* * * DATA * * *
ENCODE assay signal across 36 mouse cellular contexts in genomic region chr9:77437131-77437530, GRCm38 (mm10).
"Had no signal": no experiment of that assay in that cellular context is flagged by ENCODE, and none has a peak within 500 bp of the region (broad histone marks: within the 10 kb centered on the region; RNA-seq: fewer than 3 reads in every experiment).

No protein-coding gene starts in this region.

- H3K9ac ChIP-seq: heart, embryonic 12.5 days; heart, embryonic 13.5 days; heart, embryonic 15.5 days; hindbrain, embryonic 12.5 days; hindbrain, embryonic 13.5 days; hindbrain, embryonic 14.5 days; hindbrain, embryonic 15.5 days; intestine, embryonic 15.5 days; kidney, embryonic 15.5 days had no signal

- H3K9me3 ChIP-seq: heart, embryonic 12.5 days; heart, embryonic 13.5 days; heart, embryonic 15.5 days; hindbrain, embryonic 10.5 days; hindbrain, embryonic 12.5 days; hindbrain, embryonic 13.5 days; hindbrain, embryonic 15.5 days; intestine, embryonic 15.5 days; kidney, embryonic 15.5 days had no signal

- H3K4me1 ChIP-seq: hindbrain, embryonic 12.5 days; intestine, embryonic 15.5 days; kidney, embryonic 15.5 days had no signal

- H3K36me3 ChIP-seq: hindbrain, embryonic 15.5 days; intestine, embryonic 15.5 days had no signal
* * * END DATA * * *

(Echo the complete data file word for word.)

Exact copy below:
ENCODE assay signal across 36 mouse cellular contexts in genomic region chr9:77437131-77437530, GRCm38 (mm10).
"Had no signal": no experiment of that assay in that cellular context is flagged by ENCODE, and none has a peak within 500 bp of the region (broad histone marks: within the 10 kb centered on the region; RNA-seq: fewer than 3 reads in every experiment).

No protein-coding gene starts in this region.

- H3K9ac ChIP-seq: heart, embryonic 12.5 days; heart, embryonic 13.5 days; heart, embryonic 15.5 days; hindbrain, embryonic 12.5 days; hindbrain, embryonic 13.5 days; hindbrain, embryonic 14.5 days; hindbrain, embryonic 15.5 days; intestine, embryonic 15.5 days; kidney, embryonic 15.5 days had no signal

- H3K9me3 ChIP-seq: heart, embryonic 12.5 days; heart, embryonic 13.5 days; heart, embryonic 15.5 days; hindbrain, embryonic 10.5 days; hindbrain, embryonic 12.5 days; hindbrain, embryonic 13.5 days; hindbrain, embryonic 15.5 days; intestine, embryonic 15.5 days; kidney, embryonic 15.5 days had no signal

- H3K4me1 ChIP-seq: hindbrain, embryonic 12.5 days; intestine, embryonic 15.5 days; kidney, embryonic 15.5 days had no signal

- H3K36me3 ChIP-seq: hindbrain, embryonic 15.5 days; intestine, embryonic 15.5 days had no signal